Chomsky Classification of Grammars – Tutorial
Chomsky Classification of Grammars
According to Noam Chomosky, there are four types of grammars – Type 0, Type 1, Type 2, and Type 3. The following table shows how they differ from each other –
|Grammar Type||Grammar Accepted||Language Accepted||Automaton|
|Type 0||Unrestricted grammar||Recursively enumerable language||Turing Machine|
|Type 1||Context-sensitive grammar||Context-sensitive language||Linear-bounded automaton|
|Type 2||Context-free grammar||Context-free language||Pushdown automaton|
|Type 3||Regular grammar||Regular language||Finite state automaton|
Take a look at the following illustration. It shows the scope of each type of grammar –
Type – 3 Grammar
Type-3 grammars generate regular languages. Type-3 grammars must have a single non-terminal on the left-hand side and a right-hand side consisting of a single terminal or single terminal followed by a single non-terminal.
The productions must be in the form X â a or X â aY
where X, Y â N (Non terminal)
and a â T (Terminal)
The rule S â Îµ is allowed if S does not appear on the right side of any rule.
X â Îµ X â a | aY Y â b
Type – 2 Grammar
Type-2 grammars generate context-free languages.
The productions must be in the form A â Î³
where A â N (Non terminal)
and Î³ â (T âª N)* (String of terminals and non-terminals).
These languages generated by these grammars are be recognized by a non-deterministic pushdown automaton.
S â X a X â a X â aX X â abc X â Îµ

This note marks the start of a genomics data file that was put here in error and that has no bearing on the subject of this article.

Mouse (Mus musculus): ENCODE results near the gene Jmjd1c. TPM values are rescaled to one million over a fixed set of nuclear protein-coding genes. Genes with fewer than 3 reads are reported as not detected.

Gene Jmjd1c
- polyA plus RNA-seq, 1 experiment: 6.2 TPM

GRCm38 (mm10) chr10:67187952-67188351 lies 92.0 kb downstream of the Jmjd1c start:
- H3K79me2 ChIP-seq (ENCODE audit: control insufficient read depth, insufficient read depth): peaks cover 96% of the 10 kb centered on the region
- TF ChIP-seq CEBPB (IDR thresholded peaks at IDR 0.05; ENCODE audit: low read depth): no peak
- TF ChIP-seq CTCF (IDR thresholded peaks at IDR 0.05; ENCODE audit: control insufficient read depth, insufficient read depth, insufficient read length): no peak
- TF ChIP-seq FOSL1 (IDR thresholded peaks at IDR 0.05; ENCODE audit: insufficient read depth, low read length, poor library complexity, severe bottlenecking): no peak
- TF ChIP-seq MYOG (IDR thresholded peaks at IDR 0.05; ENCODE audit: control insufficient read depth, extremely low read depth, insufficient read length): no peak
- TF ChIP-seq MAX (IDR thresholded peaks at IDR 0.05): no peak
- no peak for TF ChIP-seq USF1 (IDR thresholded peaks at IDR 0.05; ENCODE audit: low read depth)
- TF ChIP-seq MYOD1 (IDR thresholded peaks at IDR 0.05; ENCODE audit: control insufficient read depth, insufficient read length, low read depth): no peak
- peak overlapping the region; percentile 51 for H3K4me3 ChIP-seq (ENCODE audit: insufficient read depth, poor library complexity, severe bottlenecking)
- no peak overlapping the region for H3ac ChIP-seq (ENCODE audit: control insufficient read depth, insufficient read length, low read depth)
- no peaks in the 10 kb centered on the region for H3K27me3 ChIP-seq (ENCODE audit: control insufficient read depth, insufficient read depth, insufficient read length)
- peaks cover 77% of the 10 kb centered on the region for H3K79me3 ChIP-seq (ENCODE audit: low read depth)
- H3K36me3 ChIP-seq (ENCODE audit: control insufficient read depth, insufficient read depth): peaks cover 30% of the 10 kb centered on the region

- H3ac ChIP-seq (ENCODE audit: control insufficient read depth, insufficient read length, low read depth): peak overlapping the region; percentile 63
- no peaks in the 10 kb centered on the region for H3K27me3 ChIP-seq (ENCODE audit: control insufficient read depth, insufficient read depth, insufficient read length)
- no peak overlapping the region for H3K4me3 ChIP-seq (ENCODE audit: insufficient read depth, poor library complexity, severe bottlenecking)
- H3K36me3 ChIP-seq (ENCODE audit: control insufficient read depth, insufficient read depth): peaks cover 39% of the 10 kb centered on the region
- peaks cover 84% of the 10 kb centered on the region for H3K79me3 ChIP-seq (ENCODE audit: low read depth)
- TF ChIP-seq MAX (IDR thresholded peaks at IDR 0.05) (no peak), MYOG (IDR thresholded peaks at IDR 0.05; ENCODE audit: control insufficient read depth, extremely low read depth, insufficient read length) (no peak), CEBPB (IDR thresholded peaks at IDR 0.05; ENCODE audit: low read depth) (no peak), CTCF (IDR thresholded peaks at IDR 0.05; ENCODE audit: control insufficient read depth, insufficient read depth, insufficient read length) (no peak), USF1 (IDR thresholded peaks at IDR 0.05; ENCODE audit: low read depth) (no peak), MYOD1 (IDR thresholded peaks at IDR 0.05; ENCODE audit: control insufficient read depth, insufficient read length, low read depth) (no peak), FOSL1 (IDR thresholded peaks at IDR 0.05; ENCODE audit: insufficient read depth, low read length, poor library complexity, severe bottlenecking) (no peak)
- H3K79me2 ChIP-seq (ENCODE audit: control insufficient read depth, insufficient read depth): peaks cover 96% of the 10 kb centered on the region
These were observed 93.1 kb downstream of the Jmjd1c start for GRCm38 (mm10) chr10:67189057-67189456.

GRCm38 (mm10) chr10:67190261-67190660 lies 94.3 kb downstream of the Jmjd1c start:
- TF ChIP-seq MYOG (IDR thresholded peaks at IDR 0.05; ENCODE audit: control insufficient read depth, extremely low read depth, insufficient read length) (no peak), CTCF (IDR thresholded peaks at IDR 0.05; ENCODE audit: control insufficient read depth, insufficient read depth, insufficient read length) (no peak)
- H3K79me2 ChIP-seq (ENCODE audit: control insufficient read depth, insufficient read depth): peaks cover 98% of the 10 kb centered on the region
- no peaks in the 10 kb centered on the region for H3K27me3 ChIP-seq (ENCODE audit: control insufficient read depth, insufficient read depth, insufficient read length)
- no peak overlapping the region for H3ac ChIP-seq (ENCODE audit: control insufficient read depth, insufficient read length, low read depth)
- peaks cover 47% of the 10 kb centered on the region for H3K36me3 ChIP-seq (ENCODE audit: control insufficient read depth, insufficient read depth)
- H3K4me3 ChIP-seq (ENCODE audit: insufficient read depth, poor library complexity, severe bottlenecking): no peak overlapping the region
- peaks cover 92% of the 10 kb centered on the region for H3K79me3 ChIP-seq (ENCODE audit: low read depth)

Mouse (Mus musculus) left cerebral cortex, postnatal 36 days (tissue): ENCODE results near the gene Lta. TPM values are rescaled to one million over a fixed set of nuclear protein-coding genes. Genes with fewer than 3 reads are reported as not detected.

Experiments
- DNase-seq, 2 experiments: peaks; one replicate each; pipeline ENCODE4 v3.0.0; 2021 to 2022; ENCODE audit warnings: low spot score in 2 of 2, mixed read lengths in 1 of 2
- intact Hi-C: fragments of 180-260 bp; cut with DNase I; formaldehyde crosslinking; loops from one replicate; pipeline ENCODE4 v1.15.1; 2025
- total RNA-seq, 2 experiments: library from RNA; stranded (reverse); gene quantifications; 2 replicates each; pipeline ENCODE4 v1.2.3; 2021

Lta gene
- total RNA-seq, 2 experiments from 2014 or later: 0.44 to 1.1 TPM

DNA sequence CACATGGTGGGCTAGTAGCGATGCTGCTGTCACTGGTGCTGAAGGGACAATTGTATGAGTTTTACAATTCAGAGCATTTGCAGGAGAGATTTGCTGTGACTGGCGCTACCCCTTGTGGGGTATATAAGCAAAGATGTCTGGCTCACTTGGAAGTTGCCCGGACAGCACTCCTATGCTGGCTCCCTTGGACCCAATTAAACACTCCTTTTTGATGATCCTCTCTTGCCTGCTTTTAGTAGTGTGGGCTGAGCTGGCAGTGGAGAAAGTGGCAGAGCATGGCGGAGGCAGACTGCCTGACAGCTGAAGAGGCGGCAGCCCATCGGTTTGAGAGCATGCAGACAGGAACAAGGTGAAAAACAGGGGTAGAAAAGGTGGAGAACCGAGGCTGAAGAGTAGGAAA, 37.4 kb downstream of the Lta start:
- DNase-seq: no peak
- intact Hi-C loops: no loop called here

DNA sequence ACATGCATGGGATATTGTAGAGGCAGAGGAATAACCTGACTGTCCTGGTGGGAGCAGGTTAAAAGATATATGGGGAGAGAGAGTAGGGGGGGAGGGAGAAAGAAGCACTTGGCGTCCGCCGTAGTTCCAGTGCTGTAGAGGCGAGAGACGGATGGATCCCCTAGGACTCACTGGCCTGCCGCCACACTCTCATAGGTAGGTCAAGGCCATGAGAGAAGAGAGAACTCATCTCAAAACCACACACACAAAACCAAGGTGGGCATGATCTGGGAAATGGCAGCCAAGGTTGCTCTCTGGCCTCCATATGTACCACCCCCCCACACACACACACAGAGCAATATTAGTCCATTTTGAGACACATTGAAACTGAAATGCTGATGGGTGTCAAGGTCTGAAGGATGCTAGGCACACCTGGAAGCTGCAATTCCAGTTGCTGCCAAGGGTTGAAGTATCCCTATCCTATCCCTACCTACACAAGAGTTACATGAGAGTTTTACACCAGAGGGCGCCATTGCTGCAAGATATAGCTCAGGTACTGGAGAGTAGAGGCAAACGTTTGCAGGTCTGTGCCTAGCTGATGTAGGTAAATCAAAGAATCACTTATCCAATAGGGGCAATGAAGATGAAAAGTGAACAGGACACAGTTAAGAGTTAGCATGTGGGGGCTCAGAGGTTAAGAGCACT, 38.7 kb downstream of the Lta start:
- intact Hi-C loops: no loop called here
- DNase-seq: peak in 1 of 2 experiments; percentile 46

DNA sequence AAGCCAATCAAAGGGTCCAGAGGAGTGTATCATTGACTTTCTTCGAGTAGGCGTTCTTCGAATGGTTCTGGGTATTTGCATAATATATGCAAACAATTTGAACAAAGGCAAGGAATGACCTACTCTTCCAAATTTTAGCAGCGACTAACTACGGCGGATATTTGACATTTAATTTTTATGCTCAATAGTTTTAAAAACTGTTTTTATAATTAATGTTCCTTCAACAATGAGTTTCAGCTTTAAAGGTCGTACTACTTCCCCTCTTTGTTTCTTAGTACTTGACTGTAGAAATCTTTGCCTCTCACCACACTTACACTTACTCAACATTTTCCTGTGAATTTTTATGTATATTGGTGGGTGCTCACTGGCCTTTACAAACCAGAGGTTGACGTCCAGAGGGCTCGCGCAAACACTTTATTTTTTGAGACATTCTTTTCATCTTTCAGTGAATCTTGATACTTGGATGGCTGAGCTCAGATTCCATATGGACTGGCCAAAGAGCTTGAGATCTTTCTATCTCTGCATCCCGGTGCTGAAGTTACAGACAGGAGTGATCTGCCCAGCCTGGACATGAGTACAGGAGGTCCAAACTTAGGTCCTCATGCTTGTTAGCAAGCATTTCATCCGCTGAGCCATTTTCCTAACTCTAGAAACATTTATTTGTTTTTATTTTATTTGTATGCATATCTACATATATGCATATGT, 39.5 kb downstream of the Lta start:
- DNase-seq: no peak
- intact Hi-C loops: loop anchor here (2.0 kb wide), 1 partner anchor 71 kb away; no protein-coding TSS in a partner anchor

Type – 1 Grammar
Type-1 grammars generate context-sensitive languages. The productions must be in the form
Î± A Î² â Î± Î³ Î²
where A â N (Non-terminal)
and Î±, Î², Î³ â (T âª N)* (Strings of terminals and non-terminals)
The strings Î± and Î² may be empty, but Î³ must be non-empty.
The rule S â Îµ is allowed if S does not appear on the right side of any rule. The languages generated by these grammars are recognized by a linear bounded automaton.
AB â AbBc A â bcA B â b
Type – 0 Grammar
Type-0 grammars generate recursively enumerable languages. The productions have no restrictions. They are any phase structure grammar including all formal grammars.
They generate the languages that are recognized by a Turing machine.
The productions can be in the form of Î± â Î² where Î± is a string of terminals and nonterminals with at least one non-terminal and Î± cannot be null. Î² is a string of terminals and non-terminals.
S â ACaB Bc â acB CB â DB aD â Db